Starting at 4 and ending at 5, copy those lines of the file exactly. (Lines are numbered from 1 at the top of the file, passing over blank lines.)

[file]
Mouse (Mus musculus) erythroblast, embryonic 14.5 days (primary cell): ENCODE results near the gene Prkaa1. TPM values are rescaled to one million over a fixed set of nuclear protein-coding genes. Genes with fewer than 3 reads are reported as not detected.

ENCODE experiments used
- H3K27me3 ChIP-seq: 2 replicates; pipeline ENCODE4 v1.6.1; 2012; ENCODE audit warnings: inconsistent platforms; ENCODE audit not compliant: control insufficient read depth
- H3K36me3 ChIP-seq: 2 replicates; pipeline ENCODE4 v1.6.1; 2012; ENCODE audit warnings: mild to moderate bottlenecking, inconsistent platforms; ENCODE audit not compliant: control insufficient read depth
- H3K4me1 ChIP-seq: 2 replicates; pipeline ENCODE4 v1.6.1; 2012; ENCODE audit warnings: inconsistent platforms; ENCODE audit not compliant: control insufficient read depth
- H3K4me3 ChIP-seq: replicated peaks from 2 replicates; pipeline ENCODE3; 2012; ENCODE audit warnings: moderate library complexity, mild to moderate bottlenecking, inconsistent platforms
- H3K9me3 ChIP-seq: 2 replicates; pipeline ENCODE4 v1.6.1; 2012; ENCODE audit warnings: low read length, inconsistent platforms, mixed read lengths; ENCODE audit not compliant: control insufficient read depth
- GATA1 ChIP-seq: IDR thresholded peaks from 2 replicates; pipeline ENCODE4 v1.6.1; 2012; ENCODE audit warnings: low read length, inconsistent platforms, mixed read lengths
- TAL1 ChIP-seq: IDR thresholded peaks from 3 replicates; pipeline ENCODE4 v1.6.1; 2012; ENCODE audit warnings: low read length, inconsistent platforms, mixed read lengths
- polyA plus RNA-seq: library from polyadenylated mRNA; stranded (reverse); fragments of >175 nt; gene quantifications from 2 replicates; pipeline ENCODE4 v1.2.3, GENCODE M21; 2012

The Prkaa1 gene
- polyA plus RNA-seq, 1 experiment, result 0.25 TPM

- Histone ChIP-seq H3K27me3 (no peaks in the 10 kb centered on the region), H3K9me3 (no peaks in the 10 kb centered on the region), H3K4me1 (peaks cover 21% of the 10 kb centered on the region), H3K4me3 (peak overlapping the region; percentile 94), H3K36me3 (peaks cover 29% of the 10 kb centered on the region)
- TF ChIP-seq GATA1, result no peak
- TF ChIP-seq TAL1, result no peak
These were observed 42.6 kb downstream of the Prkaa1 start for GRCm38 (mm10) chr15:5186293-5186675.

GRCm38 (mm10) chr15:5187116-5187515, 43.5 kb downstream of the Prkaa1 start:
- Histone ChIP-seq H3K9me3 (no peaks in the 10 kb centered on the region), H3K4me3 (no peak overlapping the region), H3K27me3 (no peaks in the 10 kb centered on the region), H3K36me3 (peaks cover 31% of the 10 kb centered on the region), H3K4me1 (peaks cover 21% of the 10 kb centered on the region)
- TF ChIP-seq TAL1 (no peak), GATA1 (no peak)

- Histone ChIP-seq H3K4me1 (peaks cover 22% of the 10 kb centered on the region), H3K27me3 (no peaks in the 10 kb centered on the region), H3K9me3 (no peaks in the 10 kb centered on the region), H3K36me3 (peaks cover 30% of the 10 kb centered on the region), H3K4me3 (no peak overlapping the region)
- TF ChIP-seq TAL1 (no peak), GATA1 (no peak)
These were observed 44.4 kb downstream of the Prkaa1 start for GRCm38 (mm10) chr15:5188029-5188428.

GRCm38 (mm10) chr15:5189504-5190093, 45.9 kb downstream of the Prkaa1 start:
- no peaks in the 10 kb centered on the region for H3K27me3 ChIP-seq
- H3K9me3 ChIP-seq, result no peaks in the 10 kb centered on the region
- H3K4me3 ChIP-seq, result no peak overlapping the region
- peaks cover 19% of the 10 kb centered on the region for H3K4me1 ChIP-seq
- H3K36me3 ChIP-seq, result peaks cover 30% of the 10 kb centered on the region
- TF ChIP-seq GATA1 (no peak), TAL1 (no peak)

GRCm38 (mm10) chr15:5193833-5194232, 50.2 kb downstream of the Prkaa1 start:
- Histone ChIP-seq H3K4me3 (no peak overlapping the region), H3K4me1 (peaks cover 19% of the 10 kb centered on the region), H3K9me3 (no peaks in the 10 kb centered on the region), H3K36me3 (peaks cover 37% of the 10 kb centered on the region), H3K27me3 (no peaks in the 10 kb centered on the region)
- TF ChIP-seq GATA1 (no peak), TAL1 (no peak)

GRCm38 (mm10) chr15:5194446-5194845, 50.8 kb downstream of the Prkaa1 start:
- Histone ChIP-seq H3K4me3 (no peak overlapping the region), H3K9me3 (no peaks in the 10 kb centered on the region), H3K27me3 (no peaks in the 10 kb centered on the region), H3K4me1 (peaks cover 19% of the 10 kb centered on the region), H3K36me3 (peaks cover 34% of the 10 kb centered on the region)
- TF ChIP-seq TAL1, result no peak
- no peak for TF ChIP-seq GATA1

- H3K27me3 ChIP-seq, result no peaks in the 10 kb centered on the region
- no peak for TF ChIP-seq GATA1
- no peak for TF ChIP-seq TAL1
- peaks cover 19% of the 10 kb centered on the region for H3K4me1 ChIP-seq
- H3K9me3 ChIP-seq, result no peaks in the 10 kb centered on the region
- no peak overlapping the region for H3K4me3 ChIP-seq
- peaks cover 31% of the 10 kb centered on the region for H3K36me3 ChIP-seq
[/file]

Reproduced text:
- H3K36me3 ChIP-seq: 2 replicates; pipeline ENCODE4 v1.6.1; 2012; ENCODE audit warnings: mild to moderate bottlenecking, inconsistent platforms; ENCODE audit not compliant: control insufficient read depth
- H3K4me1 ChIP-seq: 2 replicates; pipeline ENCODE4 v1.6.1; 2012; ENCODE audit warnings: inconsistent platforms; ENCODE audit not compliant: control insufficient read depth